“Move on.” Property acquisition of a lifetime and he’d blown it. He nodded, and headed for the door, not wanting her to see how much he cared. He really should have known better than to get his hopes up.

Dealing with Maggie Walker had always cost more than he could afford.

Chapter Two

Maggie watched Maxwell O’Connor swagger out the door of the dining room and only realised she’d been staring once he’d gone. Moments later a waitress came to clear the table.

“I see you’ve met the O’Connor,” the woman said with an Irish lilt of her own.

The O’Connor?”

“Well, he does have parents, but believe me when I say there’s only one of him.” The girl smiled and her dark eyes smiled with her. It seemed impossible not to smile back.

“He drives me nuts,” she offered reluctantly, and the other woman laughed.

“Can I get you anything else?”

“No thanks, I’m done.” The name tag said the woman’s name was Maeve.

“So … you’re new around here? I’ve not seen you before,” said Maeve.

Maggie hesitated, and then cursed her instinctive reserve. Standoffishness didn’t go down well in Wirralong. She’d learned that lesson the hard way. “I’ve just inherited Wirra Station. I’m the only Walker left, so here I am.”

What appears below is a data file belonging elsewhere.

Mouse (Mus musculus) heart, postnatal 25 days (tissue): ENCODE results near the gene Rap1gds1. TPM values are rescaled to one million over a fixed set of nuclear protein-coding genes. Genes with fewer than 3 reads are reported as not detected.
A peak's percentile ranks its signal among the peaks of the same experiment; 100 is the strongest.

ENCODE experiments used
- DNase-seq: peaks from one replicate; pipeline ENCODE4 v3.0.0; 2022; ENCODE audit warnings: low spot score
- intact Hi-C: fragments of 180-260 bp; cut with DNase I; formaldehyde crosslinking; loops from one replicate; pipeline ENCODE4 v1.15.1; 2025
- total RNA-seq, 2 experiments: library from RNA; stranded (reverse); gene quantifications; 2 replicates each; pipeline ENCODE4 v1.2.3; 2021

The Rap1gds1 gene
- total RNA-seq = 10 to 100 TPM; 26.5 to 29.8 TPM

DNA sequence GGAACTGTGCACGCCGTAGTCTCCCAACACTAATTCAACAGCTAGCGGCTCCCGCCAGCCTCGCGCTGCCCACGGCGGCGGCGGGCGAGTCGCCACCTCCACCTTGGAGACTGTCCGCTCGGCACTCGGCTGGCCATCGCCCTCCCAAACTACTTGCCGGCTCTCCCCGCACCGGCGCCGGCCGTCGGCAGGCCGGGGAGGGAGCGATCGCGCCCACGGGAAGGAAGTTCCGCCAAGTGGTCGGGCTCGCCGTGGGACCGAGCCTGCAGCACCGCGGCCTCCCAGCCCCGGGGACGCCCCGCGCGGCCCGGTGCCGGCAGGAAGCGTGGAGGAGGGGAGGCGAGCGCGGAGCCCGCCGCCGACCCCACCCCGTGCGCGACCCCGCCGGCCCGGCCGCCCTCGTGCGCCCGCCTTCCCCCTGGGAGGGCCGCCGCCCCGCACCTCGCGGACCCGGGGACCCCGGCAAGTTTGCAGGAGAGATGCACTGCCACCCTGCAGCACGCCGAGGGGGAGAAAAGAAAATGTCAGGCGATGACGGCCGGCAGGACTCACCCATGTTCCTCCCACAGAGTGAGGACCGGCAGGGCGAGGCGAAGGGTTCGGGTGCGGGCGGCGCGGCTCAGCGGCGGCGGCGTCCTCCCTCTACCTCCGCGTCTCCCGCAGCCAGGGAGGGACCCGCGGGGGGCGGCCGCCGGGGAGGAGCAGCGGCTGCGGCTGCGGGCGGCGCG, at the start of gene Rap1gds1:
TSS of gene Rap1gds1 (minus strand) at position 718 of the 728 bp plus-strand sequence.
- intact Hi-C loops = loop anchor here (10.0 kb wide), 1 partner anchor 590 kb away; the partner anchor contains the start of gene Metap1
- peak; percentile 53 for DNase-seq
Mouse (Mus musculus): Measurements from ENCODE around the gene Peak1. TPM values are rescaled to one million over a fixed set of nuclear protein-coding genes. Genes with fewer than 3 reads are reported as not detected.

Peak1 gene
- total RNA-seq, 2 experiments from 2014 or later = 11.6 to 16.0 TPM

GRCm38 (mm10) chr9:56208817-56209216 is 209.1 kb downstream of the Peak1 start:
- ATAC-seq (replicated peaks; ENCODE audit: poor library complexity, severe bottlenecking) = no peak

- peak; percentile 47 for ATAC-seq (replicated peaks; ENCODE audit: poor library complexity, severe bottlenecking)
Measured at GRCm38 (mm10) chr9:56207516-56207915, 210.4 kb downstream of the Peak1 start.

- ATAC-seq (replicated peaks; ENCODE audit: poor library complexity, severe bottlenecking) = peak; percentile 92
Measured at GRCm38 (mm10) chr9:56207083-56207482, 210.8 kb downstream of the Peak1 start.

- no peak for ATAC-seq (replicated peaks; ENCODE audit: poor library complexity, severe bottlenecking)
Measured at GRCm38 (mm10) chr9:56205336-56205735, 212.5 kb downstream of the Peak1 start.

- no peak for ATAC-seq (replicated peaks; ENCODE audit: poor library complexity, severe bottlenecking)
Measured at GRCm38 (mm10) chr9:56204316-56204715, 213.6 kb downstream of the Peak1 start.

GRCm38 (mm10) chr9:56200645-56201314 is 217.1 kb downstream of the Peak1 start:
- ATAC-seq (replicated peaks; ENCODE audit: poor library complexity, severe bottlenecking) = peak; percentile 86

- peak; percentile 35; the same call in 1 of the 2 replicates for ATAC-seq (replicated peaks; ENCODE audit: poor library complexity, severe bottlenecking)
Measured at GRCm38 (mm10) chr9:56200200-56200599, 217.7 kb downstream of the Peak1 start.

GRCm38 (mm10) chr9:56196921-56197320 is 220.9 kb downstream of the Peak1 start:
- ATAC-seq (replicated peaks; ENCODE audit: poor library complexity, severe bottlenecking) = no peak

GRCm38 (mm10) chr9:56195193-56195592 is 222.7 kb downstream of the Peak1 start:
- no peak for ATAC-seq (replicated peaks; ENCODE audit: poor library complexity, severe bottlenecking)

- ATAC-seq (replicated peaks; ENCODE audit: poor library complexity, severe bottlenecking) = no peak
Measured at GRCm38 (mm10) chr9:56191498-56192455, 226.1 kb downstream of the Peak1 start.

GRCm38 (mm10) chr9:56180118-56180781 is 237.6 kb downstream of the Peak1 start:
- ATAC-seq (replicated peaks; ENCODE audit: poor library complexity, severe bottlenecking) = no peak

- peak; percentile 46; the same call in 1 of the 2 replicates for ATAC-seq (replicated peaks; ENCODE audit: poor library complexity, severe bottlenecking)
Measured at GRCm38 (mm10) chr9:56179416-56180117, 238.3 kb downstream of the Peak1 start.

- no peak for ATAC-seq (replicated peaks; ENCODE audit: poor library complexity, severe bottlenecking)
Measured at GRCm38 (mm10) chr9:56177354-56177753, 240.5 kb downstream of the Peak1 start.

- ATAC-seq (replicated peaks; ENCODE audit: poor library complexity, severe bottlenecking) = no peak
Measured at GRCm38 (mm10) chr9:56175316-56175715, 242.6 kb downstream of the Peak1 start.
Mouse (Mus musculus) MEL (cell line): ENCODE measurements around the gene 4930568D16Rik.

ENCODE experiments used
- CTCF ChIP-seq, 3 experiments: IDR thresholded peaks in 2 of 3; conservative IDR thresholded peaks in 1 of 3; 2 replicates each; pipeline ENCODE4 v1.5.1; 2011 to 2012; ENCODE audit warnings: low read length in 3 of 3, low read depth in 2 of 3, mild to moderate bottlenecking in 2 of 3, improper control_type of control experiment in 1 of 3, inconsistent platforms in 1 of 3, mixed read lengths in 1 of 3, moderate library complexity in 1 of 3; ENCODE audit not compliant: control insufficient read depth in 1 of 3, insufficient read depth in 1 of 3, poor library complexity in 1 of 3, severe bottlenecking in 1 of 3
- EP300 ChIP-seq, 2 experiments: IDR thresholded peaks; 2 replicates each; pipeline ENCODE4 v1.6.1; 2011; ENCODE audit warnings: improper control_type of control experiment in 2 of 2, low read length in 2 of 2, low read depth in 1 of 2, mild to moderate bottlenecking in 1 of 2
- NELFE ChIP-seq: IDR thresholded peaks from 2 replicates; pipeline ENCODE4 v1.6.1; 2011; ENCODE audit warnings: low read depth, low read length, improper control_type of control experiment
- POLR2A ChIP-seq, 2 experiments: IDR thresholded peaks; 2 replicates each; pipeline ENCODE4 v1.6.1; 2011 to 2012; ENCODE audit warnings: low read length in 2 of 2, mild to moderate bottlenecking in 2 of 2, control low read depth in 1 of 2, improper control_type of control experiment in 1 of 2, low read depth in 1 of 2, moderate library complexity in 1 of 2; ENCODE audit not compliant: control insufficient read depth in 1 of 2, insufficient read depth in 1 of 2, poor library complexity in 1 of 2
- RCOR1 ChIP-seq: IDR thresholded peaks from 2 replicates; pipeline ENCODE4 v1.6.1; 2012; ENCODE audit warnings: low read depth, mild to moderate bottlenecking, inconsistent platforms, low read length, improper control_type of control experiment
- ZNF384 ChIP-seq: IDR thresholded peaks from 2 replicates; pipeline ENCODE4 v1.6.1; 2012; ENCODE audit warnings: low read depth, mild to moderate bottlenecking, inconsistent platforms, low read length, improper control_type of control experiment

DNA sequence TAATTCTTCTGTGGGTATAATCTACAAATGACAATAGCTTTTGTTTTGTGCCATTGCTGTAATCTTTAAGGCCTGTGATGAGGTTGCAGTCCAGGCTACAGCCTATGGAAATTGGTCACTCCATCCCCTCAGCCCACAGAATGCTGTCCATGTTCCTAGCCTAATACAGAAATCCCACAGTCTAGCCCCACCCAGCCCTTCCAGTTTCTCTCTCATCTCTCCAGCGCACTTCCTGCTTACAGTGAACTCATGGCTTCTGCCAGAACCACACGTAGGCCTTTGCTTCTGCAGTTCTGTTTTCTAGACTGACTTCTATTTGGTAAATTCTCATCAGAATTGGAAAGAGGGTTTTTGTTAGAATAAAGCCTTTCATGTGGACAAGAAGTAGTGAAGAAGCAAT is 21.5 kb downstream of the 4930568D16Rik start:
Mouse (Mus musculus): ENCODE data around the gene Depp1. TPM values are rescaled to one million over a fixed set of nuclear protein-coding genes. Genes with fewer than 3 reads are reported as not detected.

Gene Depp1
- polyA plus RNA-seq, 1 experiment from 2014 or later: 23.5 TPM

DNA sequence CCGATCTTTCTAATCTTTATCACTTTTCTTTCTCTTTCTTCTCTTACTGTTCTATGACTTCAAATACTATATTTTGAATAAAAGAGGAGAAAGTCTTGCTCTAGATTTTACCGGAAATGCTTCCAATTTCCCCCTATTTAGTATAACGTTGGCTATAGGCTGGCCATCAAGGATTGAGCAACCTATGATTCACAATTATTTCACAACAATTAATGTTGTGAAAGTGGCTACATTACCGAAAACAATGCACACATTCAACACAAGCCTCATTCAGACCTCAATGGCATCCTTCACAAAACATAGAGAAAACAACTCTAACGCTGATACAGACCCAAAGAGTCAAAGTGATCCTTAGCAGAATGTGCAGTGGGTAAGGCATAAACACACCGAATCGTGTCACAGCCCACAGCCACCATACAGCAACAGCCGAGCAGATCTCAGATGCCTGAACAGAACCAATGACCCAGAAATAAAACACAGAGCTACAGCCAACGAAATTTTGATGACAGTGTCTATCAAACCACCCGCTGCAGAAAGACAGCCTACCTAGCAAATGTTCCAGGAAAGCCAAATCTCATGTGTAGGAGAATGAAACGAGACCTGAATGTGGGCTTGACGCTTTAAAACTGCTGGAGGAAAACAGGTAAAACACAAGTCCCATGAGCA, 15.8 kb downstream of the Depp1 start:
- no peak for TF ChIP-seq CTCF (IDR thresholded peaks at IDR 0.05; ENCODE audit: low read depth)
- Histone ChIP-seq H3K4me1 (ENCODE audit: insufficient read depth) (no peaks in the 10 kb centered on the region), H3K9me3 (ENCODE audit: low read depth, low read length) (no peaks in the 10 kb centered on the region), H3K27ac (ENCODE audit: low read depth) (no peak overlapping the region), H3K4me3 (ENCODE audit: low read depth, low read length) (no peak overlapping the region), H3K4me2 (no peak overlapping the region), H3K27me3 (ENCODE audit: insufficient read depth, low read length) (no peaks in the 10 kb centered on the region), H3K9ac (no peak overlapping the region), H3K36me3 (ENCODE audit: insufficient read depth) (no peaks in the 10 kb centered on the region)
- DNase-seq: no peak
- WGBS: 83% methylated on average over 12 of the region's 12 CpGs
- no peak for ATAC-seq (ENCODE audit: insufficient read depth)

“Oh, so you’re the one.” Maeve made it sound like an honour. “The whole town’s talking about you.”

“I know.” She stood up. “Thanks for the meal. It was good.”

“We do an even better Sunday roast.”

“I’ll keep that in mind.”

Maggie was through the front door and out on the wide, verandah covered pavement moments later. The pub stood at one end of Wirralong’s main drag, which consisted of two blocks worth of shops and services, some of which were hanging on by a thread. There’d been money here a hundred years ago, and plenty of it, but the days of the golden fleece were long gone. Like many small country towns with declining populations, Wirralong struggled to survive.